Razer Blade Stealth 2017: Our First Take
Razer’s Blade Stealth is no longer a new contender to the laptop world, and Razer is taking steps to ensure it stays relevant against newcomers. This time around, that means expanding the screen without — changing the chassis –raising the price, and offering a new color. Gunmetal.
This more subtle option should make it a better choice for anyone not looking to broadcast their gamer status, and it won’t cost any more than similarly equipped matte black Blade Stealth. We spent a few minutes with the system at E3 2017, and it’s shaping up to be a solid update.
More attractive than ever
Draped in attractive gunmetal, the already sexy Razer Blade Stealth cuts an even more appealing figure. It’s slim, light, and feels great in hand, something Razer has never had trouble with. The bezels, which stretched to almost a full inch on the previous model, are slimmer than before, something we’ve continually seen from higher-end laptops. It makes the system a lot sleeker, which is clearly at the front of Razer’s mind. The new Gunmetal option is absolutely gorgeous, and has a premium feel not found in less expensive systems.
Razer has also expanded the touchpad in the new generation of the Blade Stealth. It felt more precise, and stretched all the way to the bottom of the system’s chassis. Clicking the surface gave us a nice, chunky ‘thunk,’ and the touch surface felt smooth as we effortlessly flicked through multi-touch gestures.
The keyboard felt great, with long travel and a spacious layout that defies the laptop’s small size. The model we checked out had Chroma lighting, but Razer says the gunmetal rendition will just have white backlights — another testament to its commitment to taking Razer’s brand into the boardroom by cutting back on flashy elements.
Of course, building an attractive machine with solid set of input methods isn’t all there is to building a portable laptop. Razer learned that lesson with last year’s Razer Blade Stealth, which performed very well, but fell behind in battery life.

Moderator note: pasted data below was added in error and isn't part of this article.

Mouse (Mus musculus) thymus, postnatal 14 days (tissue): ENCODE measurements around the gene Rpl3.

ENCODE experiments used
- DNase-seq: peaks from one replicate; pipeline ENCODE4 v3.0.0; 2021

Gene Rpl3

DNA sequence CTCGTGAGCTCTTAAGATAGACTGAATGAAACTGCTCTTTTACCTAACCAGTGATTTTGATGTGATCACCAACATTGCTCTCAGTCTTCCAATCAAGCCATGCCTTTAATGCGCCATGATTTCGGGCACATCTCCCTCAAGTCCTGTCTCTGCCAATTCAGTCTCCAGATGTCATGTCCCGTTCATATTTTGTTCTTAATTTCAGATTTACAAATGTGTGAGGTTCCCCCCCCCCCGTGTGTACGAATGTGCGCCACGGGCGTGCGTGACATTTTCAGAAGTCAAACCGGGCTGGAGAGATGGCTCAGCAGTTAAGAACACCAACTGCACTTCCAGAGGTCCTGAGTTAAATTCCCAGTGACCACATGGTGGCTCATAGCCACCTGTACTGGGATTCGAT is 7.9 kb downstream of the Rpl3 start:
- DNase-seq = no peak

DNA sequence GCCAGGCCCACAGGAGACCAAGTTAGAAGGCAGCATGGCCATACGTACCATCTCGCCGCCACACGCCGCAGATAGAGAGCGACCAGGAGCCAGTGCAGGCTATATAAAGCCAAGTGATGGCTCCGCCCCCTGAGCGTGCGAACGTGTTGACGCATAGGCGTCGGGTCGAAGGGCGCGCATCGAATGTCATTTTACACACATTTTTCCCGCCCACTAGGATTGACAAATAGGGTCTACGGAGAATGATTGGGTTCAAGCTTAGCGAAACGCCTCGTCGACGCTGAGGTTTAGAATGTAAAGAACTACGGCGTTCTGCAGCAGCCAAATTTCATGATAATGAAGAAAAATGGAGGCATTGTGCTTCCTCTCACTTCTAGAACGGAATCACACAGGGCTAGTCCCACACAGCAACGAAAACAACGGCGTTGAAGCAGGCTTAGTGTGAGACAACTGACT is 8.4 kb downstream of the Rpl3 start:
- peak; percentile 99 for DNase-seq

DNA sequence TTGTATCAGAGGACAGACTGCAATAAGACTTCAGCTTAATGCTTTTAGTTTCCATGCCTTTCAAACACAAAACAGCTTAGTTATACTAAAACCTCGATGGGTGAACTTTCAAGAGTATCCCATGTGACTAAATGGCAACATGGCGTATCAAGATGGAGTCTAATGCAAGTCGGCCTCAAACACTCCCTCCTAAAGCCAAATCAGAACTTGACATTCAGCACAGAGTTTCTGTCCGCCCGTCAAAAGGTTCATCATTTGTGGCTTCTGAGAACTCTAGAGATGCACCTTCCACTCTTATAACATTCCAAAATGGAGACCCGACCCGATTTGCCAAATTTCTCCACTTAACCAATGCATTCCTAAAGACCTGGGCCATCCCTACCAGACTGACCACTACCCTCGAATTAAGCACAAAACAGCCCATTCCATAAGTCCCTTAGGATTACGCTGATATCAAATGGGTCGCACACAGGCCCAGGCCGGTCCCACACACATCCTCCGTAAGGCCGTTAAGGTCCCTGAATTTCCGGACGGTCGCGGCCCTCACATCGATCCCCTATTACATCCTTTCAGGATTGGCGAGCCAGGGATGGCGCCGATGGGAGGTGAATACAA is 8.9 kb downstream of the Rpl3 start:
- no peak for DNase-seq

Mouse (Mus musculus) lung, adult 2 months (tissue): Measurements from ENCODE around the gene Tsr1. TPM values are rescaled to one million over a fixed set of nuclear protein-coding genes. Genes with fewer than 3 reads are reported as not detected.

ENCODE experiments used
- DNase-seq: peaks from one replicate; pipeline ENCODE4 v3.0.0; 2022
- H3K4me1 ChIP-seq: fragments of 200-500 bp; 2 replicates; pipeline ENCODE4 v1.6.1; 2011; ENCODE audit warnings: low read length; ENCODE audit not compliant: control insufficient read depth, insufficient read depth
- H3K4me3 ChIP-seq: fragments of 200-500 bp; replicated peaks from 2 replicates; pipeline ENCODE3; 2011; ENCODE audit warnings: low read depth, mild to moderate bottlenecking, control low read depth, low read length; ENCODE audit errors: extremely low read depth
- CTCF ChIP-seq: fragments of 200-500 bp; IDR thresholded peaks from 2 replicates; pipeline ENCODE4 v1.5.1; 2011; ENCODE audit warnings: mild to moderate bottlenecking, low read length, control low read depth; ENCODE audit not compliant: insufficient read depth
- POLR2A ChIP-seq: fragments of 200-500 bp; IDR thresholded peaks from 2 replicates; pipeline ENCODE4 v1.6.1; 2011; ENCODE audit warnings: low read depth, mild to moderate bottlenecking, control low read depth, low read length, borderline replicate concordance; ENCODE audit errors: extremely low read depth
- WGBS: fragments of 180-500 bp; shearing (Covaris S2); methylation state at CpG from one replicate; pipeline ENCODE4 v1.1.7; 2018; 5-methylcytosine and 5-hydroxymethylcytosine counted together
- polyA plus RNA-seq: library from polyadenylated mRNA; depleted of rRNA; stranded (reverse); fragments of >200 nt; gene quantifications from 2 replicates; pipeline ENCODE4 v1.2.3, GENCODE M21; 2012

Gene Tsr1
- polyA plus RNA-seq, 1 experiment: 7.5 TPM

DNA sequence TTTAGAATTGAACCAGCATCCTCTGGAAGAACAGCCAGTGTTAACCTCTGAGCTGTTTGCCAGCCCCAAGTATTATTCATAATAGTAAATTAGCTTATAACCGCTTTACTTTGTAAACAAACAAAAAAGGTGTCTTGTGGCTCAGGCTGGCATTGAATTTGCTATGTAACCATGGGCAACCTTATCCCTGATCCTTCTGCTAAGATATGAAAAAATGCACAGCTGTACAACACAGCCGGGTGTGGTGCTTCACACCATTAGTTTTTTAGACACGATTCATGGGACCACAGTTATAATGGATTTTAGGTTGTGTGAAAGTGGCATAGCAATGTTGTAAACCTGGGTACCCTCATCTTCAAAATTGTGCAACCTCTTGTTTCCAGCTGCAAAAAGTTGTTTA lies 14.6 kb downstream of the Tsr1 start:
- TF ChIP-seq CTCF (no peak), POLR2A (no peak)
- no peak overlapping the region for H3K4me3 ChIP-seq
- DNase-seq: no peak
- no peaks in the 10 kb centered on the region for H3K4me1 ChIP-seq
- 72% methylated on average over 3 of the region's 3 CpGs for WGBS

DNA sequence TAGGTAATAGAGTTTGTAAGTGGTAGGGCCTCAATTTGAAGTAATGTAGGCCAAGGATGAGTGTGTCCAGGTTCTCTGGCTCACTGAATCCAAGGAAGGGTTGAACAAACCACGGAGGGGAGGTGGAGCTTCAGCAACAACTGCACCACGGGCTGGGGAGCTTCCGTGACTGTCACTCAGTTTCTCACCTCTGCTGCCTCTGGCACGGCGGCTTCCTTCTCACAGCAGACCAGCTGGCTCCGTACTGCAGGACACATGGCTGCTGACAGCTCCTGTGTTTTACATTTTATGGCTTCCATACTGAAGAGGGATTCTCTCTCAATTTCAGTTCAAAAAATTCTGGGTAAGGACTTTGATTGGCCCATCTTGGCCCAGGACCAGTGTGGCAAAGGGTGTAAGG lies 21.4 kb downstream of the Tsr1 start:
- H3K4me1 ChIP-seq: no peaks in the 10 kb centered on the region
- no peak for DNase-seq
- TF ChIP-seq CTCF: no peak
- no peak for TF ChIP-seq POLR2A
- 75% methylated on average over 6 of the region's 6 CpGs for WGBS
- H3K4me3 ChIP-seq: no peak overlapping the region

In response, Razer has changed the resolution to a user choice of 2,560 x 1,440 or 3,200 x 1,800, cutting out the 4K option in the 13.3-inch model. As far as we’re concerned, that’s a good idea. 4K resolution didn’t provide a lot of tangible benefits at 13 inches or lower, and it became a burden that weighed down battery life.
Still won’t game out of the box
While the Blade Stealth has received update, its core concept remains the same. Its thin, light chassis crowds out room for a discrete graphics chip. Gaming on this laptop is no better than on a Dell XPS 13 or HP Spectre x360.
Gaming is possible, however, if you enlist some help. Razer intends the laptop to be used with its Razer Core external graphics dock. A $400 add-on when purchased with a Blade Stealth ($500 otherwise), the Core dock adds a desktop-class GPU to the picture and connects over Thunderbolt 3.
That’s an expensive add-on, and frankly, we don’t think you should buy the Blade Stealth at all if serious gaming is your goal. It’d be wiser to tolerate the heft of Razer’s standard Blade, or simply opt for a gaming desktop alongside an inexpensive ultrabook.
But the option is there. The Core can even be upgraded with a new desktop graphics card at your leisure, so it does provide upgrade options when it comes time to boost the laptop’s performance.
The rich get richer
As part of the upgrade process, Razer has bumped the starting price from $1,100 to $1,400 — which doesn’t exactly feel like a selling point. However, the new base Stealth is much better equipped than the previous one, with an Intel Core i7-7500U, 256GB SSD, and 16GB of memory.
Razer will continue offering certain models of the 12-inch Blade Stealth with a 4K panel that sports, in our testing, an impressive 95 percent AdobeRGB coverage. That’s not exactly the simplest way to promote a product, but at least the internals are a bit faster.
Whether a new color and upgraded hardware is enough to draw people over to the Blade Stealth remains to be seen. It’s clear Razer has responded to user feedback, and worked to make the system a bit more subtle — a factor far more important in a portable laptop than a gaming system like the Blade.